Friday, May 22 (1970) Jane Fonda and Mark Lane rapped with about twenty GIs at Baltimore GIs United movement center. They arrived at GIs United after being expelled from Ft. Meade for attempting to get signatures for a petition to Congress denouncing the war. Fonda was indignant. "Petitioning to Congress ... is perfectly legal. An MP arresting someone for this is committing a federal crime. Yet they busted us for it. We asked them what we had done that was illegal. They said they did not know. They pushed us around too. We all have bruises." Miss Fonda is planning to press charges against the officer in charge.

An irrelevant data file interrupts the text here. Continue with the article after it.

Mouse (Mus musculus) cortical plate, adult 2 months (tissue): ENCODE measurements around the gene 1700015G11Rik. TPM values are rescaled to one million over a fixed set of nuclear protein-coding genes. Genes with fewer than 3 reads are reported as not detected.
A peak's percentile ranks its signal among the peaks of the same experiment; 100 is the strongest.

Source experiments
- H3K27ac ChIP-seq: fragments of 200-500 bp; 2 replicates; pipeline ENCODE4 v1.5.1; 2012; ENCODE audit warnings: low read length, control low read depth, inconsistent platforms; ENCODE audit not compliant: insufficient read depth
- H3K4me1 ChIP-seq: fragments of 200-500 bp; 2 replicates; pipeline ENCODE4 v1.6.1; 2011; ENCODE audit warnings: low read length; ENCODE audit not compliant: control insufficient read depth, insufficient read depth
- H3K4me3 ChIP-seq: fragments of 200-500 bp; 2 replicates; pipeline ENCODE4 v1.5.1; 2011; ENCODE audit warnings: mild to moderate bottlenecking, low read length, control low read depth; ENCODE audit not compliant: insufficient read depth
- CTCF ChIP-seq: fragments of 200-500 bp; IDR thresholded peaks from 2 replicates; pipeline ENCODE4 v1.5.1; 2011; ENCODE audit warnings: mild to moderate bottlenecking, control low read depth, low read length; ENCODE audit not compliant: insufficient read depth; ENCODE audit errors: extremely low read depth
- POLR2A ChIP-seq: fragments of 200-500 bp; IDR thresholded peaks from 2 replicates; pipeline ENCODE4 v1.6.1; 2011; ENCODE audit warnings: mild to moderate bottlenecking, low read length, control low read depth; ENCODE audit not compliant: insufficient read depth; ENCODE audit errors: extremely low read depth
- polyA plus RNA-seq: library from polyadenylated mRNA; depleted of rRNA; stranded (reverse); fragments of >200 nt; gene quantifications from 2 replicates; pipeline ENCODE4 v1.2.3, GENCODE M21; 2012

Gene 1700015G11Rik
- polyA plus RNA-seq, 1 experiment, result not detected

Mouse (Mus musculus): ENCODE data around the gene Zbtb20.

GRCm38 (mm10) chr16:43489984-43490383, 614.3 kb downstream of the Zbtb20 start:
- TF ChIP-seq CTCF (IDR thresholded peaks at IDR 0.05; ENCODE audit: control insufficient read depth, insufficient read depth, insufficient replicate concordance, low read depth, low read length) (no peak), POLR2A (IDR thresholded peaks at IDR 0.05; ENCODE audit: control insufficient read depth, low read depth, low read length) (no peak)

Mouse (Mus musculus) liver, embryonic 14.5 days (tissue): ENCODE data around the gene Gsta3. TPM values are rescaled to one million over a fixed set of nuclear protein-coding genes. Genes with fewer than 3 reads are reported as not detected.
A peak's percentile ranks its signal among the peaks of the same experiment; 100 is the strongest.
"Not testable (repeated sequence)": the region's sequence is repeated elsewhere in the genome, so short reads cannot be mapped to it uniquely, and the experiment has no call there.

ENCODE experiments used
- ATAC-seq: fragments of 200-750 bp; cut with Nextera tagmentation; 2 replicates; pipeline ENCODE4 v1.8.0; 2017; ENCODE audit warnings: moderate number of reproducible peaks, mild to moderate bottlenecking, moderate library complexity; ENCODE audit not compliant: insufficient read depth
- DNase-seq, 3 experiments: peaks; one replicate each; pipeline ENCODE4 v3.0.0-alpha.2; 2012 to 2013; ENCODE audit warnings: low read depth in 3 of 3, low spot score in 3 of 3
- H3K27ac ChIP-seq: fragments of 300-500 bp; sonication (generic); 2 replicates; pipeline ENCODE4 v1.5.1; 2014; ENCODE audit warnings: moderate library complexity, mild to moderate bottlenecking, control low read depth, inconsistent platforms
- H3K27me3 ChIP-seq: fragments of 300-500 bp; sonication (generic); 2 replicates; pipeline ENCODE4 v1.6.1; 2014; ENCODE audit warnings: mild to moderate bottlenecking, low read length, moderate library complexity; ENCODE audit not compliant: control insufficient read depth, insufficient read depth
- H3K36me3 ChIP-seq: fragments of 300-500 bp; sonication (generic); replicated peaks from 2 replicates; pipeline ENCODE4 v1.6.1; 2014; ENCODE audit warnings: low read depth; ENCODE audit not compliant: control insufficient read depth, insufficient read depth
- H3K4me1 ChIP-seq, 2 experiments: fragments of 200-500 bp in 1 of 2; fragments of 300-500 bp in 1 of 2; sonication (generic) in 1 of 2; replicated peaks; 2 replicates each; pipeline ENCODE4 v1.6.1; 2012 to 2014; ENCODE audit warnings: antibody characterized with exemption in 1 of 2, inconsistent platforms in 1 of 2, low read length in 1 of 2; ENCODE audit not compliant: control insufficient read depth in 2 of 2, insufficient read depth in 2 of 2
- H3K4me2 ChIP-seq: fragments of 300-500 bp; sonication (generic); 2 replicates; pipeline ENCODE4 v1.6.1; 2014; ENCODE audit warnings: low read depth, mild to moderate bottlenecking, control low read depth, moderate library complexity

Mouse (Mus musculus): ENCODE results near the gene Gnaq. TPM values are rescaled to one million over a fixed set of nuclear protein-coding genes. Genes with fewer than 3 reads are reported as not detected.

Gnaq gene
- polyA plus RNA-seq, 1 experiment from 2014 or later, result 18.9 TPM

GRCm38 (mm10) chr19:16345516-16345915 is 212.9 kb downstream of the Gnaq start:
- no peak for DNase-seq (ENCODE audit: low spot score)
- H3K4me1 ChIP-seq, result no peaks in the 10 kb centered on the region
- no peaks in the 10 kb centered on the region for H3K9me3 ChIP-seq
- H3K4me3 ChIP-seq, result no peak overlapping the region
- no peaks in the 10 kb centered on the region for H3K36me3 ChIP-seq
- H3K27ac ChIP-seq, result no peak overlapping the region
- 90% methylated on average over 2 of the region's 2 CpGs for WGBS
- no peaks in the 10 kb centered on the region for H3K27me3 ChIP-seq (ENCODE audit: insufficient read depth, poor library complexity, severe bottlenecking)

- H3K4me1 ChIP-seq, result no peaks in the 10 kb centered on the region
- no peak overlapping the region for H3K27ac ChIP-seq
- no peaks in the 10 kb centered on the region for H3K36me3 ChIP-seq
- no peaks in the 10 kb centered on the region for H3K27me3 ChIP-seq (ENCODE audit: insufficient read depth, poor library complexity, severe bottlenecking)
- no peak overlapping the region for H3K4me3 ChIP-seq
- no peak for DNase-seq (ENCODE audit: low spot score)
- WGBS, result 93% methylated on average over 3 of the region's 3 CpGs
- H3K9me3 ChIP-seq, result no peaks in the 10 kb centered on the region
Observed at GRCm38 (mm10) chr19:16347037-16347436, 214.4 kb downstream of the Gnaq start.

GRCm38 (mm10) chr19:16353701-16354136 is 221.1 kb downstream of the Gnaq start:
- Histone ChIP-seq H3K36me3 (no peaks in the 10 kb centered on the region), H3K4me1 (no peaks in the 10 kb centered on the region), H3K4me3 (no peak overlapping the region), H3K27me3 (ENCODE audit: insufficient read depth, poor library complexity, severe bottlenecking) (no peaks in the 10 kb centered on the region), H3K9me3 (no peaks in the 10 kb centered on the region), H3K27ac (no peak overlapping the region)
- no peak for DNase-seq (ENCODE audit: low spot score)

At GIs United, Fonda wanted to know what she could do to assist GIs. She and her people are opening an office in Washington whose sole function will be to receive complaints from GIs. She wants the harassed GI to know that "there's someone behind them, someone that will stick up for them." Fonda stated "most of the activism which soldiers are harassed for is perfectly legal, if only they knew that."
Regarding the activities of GIs United, Fonda offered "if it would be any help for me to come or if there's anything I can do, tell me."
Two films were also shown. The first concerned with the dehumanizing process of basic training and the inequalities of military discipline. The second was a documentary revealing the hoistile feelings of South Vietnamese citizens, towards their 'saviours', the US military.
Open Ranks, vol. 1, no. 9